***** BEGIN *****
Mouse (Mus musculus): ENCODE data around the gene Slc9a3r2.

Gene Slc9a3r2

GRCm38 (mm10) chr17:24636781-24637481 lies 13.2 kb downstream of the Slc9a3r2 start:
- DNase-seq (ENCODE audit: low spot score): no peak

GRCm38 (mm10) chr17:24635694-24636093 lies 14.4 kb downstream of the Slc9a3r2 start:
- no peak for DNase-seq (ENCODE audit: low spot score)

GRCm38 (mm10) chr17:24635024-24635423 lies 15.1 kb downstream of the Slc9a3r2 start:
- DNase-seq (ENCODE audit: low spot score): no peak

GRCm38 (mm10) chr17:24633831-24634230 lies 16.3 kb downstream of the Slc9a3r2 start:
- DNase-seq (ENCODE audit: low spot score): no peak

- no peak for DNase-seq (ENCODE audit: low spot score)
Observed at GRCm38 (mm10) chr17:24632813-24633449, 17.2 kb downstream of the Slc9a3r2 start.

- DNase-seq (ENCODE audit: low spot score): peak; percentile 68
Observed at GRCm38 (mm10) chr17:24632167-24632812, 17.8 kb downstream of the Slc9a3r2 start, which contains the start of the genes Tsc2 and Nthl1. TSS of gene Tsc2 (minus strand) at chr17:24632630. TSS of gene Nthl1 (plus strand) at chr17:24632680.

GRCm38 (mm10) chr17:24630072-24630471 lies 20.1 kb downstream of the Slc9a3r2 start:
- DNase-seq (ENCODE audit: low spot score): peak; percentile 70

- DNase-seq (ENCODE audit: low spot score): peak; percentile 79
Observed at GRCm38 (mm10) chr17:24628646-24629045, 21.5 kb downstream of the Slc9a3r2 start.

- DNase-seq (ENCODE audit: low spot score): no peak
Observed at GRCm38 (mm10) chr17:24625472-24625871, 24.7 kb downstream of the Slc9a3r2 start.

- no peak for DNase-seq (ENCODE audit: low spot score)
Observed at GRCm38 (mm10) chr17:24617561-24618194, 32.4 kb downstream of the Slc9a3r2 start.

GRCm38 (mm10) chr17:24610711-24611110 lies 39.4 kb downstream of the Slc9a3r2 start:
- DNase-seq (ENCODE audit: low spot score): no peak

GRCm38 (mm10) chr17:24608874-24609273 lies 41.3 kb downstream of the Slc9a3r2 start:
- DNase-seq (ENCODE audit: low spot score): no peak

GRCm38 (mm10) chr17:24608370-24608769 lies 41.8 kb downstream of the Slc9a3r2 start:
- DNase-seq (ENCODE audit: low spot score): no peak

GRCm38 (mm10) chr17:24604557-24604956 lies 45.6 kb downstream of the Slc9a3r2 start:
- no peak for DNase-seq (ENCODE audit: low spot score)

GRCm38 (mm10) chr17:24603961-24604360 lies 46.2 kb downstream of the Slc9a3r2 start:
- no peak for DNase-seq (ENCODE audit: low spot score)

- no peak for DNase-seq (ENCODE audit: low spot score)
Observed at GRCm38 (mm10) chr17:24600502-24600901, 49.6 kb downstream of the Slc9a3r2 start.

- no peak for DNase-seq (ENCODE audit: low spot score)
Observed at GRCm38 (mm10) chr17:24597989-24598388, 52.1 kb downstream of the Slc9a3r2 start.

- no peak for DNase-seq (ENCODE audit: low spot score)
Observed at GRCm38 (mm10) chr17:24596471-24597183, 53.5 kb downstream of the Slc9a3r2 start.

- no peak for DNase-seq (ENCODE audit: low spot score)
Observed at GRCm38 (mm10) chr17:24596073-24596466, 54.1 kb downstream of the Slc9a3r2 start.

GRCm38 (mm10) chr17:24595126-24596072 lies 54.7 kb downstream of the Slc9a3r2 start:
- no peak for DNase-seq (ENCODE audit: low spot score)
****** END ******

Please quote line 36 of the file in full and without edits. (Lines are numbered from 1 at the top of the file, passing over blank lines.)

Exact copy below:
Observed at GRCm38 (mm10) chr17:24597989-24598388, 52.1 kb downstream of the Slc9a3r2 start.